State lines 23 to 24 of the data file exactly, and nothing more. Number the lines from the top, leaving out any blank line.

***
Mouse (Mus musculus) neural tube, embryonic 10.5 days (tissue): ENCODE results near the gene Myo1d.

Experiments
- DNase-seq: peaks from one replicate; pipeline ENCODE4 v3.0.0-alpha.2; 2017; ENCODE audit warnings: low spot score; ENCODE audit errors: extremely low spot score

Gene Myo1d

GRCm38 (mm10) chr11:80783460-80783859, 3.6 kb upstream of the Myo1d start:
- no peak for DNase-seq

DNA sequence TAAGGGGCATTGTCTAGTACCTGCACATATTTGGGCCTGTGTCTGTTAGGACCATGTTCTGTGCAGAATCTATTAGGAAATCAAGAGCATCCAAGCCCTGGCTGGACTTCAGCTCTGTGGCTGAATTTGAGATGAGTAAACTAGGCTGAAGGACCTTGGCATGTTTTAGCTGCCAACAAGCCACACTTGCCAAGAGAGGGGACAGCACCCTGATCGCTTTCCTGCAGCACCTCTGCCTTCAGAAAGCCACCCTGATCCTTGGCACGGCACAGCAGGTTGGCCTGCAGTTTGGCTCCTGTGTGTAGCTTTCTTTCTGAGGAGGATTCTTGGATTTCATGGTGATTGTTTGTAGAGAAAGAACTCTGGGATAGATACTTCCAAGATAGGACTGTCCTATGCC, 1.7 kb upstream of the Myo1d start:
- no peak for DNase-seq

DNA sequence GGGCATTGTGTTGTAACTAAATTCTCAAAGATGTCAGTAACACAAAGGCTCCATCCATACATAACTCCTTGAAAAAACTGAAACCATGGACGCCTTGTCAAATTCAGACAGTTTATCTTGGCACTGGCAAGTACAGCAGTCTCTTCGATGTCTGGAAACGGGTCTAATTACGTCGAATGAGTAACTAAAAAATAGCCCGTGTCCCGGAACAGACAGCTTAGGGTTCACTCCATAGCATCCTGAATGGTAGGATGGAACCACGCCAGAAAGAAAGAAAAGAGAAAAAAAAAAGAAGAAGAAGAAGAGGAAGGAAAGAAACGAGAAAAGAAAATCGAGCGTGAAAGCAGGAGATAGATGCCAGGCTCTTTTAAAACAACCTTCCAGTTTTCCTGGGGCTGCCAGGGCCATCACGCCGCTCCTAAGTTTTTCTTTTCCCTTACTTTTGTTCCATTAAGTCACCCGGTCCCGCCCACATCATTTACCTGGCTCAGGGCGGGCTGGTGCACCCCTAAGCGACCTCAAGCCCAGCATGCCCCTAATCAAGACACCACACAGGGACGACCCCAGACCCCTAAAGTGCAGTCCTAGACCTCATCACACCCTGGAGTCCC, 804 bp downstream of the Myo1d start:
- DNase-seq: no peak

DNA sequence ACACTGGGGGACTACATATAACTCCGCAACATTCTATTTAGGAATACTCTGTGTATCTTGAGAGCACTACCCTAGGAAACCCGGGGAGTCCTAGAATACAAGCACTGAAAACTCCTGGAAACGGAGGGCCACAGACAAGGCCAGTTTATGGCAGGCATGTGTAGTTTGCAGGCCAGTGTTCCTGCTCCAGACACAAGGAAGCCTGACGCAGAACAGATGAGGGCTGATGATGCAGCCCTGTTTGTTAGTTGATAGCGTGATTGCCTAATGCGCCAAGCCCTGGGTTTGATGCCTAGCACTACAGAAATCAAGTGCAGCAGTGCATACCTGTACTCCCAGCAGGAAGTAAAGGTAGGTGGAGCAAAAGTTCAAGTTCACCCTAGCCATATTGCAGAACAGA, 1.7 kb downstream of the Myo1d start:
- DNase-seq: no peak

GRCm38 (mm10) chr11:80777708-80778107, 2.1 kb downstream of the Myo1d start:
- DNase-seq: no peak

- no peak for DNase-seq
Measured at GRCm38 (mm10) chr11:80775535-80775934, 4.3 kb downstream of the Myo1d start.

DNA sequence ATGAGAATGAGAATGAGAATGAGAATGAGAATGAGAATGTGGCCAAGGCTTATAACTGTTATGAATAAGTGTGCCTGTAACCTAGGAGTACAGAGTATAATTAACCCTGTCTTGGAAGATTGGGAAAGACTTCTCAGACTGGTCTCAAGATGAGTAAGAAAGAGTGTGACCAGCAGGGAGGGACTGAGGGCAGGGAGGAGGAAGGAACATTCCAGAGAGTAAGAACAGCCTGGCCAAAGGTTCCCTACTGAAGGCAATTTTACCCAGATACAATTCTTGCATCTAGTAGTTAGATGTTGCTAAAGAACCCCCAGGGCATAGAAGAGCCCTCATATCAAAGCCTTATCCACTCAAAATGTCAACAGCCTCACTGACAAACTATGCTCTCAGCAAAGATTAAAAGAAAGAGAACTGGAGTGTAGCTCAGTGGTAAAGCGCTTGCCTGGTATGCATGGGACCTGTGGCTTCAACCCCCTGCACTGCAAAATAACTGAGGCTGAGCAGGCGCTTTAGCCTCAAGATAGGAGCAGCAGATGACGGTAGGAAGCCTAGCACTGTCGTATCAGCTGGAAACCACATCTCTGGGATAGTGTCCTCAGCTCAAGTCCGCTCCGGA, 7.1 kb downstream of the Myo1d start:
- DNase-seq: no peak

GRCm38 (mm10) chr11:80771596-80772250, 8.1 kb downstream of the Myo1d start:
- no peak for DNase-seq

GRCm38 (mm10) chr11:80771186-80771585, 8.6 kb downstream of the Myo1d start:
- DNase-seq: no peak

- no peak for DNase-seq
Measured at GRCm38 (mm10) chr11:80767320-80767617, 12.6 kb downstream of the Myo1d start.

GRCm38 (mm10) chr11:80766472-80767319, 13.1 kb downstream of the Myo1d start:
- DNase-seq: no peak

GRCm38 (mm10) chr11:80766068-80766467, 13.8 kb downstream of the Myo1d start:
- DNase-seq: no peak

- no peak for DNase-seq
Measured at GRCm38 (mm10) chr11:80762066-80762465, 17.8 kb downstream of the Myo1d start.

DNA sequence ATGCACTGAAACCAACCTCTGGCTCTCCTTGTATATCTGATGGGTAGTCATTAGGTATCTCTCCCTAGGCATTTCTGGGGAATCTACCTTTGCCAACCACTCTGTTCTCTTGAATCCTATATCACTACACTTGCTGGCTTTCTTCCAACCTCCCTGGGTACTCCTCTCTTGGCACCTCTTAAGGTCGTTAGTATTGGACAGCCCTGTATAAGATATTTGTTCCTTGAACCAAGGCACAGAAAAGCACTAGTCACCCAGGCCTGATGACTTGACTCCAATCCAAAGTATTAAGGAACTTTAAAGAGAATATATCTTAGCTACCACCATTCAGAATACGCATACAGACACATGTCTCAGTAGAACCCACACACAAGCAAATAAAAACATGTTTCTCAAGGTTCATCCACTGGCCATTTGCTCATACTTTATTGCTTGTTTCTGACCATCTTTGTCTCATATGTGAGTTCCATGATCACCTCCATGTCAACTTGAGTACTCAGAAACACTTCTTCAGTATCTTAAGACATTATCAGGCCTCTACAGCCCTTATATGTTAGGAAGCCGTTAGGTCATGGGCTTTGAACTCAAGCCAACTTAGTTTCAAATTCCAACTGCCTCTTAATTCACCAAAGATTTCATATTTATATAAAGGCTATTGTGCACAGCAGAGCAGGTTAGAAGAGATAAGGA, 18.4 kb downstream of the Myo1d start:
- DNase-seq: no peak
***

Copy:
- no peak for DNase-seq
Measured at GRCm38 (mm10) chr11:80767320-80767617, 12.6 kb downstream of the Myo1d start.